How to Create of An Eco-Friendly Home and Garden

Guide to an Eco-friendly Home and Garden: The global conversation surrounding sustainability and eco-friendly living has amped up in recent years. We are all affected by climate change, and there are steps we can all make to move towards a greener, sustainable future outside of pressuring big corporations and governments to change their ways. An impressive 1/3 people reportedly became more eco-friendly over the Covid-19 lockdown, signalling a real willingness to get on board and make small changes which have a big impact.

In this article, we’ll be exploring simple, yet effective features than make up an eco-friendly home, including tips for your garden.

By Ryan Jenkin


eco-friendly home kitchen
Photo by SHVETS production from Pexels

Table of Contents

Why an eco-friendly home and garden is important

Being eco-friendly is important because we are in the midst of a climate crisis brought on by decades of over-consumption of unrenewable goods, burning fossil fuels, and not taking enough care of our planet. In fact, it’s so bad that the UN have labelled the latest IPCC Climate Report a ‘Code Red for Humanity’. If we work together to make eco-friendly choices, we can positively influence the future of the planet. Making better choices will:

  1. Save money and energy
  2. Help to preserve the environment
  3. Make us healthier
  4. Improve life quality
  5. Ensure less waste is produced

What does ‘eco-friendly’ actually mean?

To put it simply, to be eco-friendly is to not be harmful to the environment. When people talk about making eco-friendly choices, they mean making choices which have little to no impact on the environment, in comparison to alternative choices. Some examples of eco-friendly choices include:

  • Walking or riding your bike to work instead of driving
  • Avoiding disposable, one-use-only products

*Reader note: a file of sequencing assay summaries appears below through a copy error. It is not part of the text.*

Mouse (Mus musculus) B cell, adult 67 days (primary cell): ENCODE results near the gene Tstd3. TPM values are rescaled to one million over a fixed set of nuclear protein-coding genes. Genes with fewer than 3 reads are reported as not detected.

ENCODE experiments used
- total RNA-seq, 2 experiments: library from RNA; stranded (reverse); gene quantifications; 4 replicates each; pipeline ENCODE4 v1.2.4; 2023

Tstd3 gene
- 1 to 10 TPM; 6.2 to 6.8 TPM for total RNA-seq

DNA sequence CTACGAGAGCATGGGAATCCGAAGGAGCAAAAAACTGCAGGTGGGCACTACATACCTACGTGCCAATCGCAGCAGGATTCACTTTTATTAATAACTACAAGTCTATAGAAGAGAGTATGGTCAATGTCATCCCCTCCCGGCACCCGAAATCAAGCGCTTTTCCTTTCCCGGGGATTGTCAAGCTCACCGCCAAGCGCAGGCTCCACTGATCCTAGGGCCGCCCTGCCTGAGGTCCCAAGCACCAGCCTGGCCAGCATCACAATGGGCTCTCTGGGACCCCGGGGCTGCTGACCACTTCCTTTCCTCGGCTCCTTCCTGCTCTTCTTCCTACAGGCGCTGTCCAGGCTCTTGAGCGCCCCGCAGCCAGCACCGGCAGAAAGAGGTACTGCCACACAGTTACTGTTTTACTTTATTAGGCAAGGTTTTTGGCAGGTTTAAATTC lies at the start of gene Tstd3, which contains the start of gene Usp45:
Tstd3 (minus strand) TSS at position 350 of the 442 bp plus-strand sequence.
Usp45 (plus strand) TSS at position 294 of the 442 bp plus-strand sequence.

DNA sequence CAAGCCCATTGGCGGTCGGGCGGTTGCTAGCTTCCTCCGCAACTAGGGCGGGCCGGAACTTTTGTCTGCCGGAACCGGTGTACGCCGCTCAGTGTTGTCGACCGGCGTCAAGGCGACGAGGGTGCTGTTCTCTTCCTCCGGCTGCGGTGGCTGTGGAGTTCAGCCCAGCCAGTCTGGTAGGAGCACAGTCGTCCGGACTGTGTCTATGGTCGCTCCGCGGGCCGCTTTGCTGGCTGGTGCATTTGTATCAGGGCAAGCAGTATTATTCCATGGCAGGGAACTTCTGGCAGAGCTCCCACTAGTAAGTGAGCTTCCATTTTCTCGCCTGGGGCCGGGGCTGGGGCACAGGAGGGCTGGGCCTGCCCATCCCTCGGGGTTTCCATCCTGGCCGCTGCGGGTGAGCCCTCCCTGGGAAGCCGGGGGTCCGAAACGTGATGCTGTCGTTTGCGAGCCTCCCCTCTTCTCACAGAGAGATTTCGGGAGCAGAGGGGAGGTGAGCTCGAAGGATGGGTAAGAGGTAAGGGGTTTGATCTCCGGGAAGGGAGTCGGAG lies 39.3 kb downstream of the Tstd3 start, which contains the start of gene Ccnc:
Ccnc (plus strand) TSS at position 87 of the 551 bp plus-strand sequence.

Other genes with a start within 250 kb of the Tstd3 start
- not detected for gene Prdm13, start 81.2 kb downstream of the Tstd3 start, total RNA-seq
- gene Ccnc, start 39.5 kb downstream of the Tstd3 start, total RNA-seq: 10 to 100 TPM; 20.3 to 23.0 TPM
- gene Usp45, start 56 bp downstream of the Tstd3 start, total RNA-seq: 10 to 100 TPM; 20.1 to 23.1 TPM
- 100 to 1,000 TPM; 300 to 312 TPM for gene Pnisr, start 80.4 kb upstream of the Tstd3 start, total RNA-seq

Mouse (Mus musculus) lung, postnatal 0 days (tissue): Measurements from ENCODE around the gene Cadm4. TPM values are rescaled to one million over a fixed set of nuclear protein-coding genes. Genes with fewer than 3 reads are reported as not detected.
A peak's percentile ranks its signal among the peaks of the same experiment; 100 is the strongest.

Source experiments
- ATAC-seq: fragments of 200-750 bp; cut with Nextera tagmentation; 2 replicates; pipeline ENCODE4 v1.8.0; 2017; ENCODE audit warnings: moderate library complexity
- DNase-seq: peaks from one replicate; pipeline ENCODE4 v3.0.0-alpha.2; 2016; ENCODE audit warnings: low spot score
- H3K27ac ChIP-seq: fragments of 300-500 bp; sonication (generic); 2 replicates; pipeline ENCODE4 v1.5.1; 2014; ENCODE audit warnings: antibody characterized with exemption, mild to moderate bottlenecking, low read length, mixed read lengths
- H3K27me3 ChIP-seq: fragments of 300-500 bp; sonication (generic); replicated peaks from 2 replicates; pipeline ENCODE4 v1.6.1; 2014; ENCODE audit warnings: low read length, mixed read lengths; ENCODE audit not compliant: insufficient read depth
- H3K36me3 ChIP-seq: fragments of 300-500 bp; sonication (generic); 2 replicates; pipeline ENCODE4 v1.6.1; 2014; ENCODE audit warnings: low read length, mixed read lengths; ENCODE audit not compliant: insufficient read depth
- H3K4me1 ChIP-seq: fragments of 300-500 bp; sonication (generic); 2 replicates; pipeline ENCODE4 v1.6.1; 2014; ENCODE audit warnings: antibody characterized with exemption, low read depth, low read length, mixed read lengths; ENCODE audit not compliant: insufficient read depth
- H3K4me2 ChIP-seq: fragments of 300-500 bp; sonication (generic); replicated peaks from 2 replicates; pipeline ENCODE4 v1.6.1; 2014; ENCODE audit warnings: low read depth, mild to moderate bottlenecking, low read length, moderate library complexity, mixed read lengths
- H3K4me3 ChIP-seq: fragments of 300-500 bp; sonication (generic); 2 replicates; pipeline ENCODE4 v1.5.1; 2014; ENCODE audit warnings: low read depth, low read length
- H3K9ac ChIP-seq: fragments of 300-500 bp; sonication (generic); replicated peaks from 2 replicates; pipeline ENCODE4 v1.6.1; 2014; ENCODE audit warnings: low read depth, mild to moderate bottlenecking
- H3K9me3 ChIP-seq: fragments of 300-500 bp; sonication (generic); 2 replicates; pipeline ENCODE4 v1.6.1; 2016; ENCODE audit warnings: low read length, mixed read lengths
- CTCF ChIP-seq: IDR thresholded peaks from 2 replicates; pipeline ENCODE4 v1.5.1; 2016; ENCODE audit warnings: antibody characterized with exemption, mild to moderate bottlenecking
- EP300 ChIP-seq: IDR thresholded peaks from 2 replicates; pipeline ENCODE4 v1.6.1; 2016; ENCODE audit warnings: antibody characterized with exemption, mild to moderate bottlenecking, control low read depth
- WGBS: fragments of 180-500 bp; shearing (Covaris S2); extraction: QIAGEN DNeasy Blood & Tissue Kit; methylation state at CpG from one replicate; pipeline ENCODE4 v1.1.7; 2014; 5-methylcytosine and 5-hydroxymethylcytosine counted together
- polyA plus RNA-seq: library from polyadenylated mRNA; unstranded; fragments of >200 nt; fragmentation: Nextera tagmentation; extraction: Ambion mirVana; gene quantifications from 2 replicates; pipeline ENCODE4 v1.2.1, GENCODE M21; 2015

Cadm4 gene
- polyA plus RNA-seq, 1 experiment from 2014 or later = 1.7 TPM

• Companies choosing bio-degradable packaging over plastic
  • Only buying what you will use
  • Avoiding ‘fast-fashion’ and mass-produced goods

Changes in your home

The key to running an eco-friendly home is starting small, and gradually working changes into your everyday life. Trying to do everything at once can make it feel overwhelming, and you’ll be less likely to stick at it.

Energy efficient gadgets

We’re lucky enough in the UK to be able to access a huge range of gadgets which are energy efficient and, usually, relatively cost-effective. Switching energy-eating appliances for gadgets that run more efficiently is great for reducing your overall electricity usage as well as being kinder to your wallet.

  1. Use smart plugs to time appliances
  2. Invest in a smart thermostat to keep heating usage down
  3. Switch out old lightbulbs for LED, or energy-saving, bulbs
  4. Change your shower head for an ‘eco’ showerhead, which will use less water and less energy

Re-use and recycle

Recycling has been promoted for a long time now, and in most cases, there’s no excuse not to be using your recycling bin. As well as recycling plastic, cardboard, and tins, think about what could be re-used before it goes in the bin. Old clothes which aren’t fit for charity could be cut up and used as cleaning rags, and your used yoghurt pots will make excellent pots for starting seedlings if you have a garden. Think outside the box and get creative.

Also remember that one mans trash is another man’s treasure – check out freecycling sites such as freecycle.org and your local Facebook groups to see if anyone wants your item before you bin it.

Switch your cleaning products